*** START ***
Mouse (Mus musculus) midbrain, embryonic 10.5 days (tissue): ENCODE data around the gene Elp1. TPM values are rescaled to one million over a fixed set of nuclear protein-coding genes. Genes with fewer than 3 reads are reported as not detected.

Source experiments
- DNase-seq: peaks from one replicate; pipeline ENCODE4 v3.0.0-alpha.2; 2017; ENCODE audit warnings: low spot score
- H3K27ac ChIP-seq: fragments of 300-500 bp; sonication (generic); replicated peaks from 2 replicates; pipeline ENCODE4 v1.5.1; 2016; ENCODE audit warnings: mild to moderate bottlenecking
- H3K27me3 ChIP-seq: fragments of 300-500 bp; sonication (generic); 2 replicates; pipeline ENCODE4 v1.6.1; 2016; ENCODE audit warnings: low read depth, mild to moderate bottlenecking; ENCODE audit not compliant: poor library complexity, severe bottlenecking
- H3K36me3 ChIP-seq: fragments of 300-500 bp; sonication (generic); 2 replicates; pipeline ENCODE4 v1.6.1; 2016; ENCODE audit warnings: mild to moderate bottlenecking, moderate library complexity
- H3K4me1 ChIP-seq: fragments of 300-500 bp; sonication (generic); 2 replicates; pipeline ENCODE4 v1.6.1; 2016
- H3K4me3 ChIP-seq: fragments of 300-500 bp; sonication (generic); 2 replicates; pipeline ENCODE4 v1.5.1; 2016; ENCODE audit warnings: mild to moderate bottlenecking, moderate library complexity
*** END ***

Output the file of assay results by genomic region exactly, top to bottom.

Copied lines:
Mouse (Mus musculus) midbrain, embryonic 10.5 days (tissue): ENCODE data around the gene Elp1. TPM values are rescaled to one million over a fixed set of nuclear protein-coding genes. Genes with fewer than 3 reads are reported as not detected.

Source experiments
- DNase-seq: peaks from one replicate; pipeline ENCODE4 v3.0.0-alpha.2; 2017; ENCODE audit warnings: low spot score
- H3K27ac ChIP-seq: fragments of 300-500 bp; sonication (generic); replicated peaks from 2 replicates; pipeline ENCODE4 v1.5.1; 2016; ENCODE audit warnings: mild to moderate bottlenecking
- H3K27me3 ChIP-seq: fragments of 300-500 bp; sonication (generic); 2 replicates; pipeline ENCODE4 v1.6.1; 2016; ENCODE audit warnings: low read depth, mild to moderate bottlenecking; ENCODE audit not compliant: poor library complexity, severe bottlenecking
- H3K36me3 ChIP-seq: fragments of 300-500 bp; sonication (generic); 2 replicates; pipeline ENCODE4 v1.6.1; 2016; ENCODE audit warnings: mild to moderate bottlenecking, moderate library complexity
- H3K4me1 ChIP-seq: fragments of 300-500 bp; sonication (generic); 2 replicates; pipeline ENCODE4 v1.6.1; 2016
- H3K4me3 ChIP-seq: fragments of 300-500 bp; sonication (generic); 2 replicates; pipeline ENCODE4 v1.5.1; 2016; ENCODE audit warnings: mild to moderate bottlenecking, moderate library complexity